Friday, April 13th 2012
Friday evening is always a special time as it stands between the working week that has just ended and the weekend with all its promise.
Leaving Borough, there are several buses we can take to start us on our way home or, possibly, to somewhere else. This evening, we boarded the 35 which goes to Liverpool Street station. I thought we had taken this bus by chance but realized on arrival in Bishopsgate that it was no accident.
“Do you fancy having supper our?” asked Tigger, and I of course agreed. I also realized where we were going and why we had caught the 35.
From the bus stop near the station we walked across to Brushfield Street which gives you a fine view of Christ Church making a pretty sight, lit by evening sunlight. Described as one of Nicholas Hawksmore’s masterpieces, Christ Church Spitalfields was designed in 1714 and built under the Fifty New Churches Act of 1711. Alterations were made in the 19th century, including modifications to the spire, and the church fell into a state of disrepair during the 20th century, finally being rescued and refurbished when funding became available in the 1990s.
In the square between Brushfield Street and Spitalfields Market we found fauna lurking. This is where we saw the sculpture called “I Goat” (see Not the best day to go to Clacton and City lights). There are also white rabbits, a group by Paul Cox and apparently called “Spitalfields Spirit”, though how they are supposed to express that is beyond me. Normally I like rabbits but for some reason find these slightly sinister.
Here we encountered a water feature, consisting of a shallow rectangular basin filled with water. There were no plants growing in it as far as I could see but it had attracted three ducks, a pair and a single male. It was good to see living fauna among the pretend animals.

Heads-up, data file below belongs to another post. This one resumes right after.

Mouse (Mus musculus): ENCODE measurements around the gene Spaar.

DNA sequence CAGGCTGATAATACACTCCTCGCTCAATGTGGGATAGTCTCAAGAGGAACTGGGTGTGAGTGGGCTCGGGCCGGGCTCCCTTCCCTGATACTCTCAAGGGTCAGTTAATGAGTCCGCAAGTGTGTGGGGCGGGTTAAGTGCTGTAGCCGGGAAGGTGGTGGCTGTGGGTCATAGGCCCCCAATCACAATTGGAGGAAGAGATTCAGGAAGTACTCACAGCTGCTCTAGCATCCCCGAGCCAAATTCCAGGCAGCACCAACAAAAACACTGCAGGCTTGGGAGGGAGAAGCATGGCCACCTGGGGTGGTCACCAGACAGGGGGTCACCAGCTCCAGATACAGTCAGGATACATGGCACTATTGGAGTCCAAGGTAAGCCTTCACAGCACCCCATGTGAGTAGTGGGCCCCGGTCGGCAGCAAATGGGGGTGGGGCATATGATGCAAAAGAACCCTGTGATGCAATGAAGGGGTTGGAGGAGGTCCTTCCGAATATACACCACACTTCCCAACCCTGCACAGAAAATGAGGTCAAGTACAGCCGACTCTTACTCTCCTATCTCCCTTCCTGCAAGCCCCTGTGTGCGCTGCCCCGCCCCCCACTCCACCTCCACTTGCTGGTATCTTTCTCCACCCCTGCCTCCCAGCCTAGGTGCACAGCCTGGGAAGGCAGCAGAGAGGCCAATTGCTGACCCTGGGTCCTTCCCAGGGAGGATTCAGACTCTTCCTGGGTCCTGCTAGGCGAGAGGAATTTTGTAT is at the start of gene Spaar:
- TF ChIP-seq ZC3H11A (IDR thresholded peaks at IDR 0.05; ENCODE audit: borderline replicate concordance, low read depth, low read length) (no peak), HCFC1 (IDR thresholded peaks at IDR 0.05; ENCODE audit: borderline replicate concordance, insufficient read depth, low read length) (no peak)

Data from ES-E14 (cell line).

The pair of duck straightaway came paddling over to see if we had food to give them. I expect they are often fed by office workers especially at lunch time. I notice that it’s usually the female that takes the initiative in begging for food. The males in general are more cautious and hang back, as here, but the females come to you without fear. (Perhaps they are better judges of character!)
The lone male showed no interest in us. He was happily dabbling about in the water, apparently finding food, though I couldn’t see what it was.
In fact, he was so busy snatching food from the bottom that it was hard to catch him with his head up and many of my photos came out like the one above!
There was one more art work to see before we went off to eat. Looking like one of those cut-out greetings cards but made of sheet steel, this piece by Eleonora Aguiari (2005) bears a name that fits it to a tee: “Church.” When the name fits the work, you can’t help wondering whether the artist was having an off-day. You can find more information on these Spitalfields art works here.
For supper we went to Canteen, which has become one of our favourite places for a meal and was the reason why we caught the 35. They have a daily two-course menu that is cheaper than à la carte and which always has vegetarian options on it. Our waiter (at extreme right above) was a cheerful and pleasant young man and our seat near the kitchen gave us plenty to watch.
Outside, in the market, all the stalls were lit with lamps, something I had not seen before. Each stall had several lamps, making a brilliant display. I hoped to get a better shot later on and took this “saver” in the meantime. Unfortunately, by the time we had finished our meal, all the stalls had closed and the lamps were switched off.
We caught a bus from Bishopsgate to the Old Street roundabout on City Road, and there took another bus to the Angel. The crossroads there is dominated by this big, domed terra cotta building which appeared quite startling in the twilight with lamps illuminating the façade. It is the Leysian Mission, built in the early 1900s. It was intended to provide services and a mission to the East End poor and was founded by members of the Leysian school in Cambridge. It is a listed building and you will find some historical information here. Times have changed and it now serves other purposes, being occupied by a nightclub, a Starbuck’s coffee bar and a shop, among other businesses.
1. A “saver” is what I call a quick snap taken to make sure you get at least something though intending to get a better one later. Sometimes the “saver” is all you get…